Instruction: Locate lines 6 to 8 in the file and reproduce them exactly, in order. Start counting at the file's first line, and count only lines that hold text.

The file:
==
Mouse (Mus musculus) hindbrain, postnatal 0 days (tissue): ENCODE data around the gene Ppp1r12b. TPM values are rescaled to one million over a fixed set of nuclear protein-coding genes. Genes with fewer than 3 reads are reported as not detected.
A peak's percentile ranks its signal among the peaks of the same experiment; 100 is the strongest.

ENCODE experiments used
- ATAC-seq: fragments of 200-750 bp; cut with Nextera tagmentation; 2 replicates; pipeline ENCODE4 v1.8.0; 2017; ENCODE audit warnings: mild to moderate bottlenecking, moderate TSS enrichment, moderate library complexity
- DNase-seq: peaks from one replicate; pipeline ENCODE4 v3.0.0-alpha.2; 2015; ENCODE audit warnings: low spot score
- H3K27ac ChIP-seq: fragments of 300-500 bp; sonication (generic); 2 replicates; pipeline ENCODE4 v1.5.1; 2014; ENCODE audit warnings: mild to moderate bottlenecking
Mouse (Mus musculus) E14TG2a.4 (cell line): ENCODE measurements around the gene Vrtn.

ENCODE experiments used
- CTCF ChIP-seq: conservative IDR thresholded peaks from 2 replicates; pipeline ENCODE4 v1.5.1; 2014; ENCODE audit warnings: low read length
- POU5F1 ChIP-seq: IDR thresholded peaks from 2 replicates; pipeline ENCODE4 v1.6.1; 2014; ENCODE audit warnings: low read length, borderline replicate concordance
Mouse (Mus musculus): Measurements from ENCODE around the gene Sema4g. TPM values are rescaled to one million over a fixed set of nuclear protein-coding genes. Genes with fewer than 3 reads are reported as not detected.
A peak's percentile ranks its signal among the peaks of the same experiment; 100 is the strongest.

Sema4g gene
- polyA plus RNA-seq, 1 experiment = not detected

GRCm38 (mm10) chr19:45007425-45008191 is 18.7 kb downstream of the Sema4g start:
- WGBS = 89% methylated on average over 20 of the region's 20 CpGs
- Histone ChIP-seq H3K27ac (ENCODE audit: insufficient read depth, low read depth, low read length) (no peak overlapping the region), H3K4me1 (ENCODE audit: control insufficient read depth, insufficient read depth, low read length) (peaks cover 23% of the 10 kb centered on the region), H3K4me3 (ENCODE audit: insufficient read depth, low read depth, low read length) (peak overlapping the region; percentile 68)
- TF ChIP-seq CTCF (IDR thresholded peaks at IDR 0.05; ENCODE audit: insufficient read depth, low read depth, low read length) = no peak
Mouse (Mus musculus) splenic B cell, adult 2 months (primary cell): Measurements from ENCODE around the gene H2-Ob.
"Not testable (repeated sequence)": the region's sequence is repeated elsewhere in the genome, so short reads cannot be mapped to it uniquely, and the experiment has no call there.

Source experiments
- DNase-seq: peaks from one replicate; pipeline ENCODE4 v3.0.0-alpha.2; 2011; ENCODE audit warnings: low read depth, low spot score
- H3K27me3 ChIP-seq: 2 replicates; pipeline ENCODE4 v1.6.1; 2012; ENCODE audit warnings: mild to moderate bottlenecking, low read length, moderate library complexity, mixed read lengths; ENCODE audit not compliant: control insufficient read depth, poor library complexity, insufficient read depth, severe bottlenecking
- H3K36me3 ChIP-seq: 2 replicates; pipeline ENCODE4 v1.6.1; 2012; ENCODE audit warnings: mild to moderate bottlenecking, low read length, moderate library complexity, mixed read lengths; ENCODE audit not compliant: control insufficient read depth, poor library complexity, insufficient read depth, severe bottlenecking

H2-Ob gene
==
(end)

- H3K27ac ChIP-seq: fragments of 300-500 bp; sonication (generic); 2 replicates; pipeline ENCODE4 v1.5.1; 2014; ENCODE audit warnings: mild to moderate bottlenecking
Mouse (Mus musculus) E14TG2a.4 (cell line): ENCODE measurements around the gene Vrtn.

ENCODE experiments used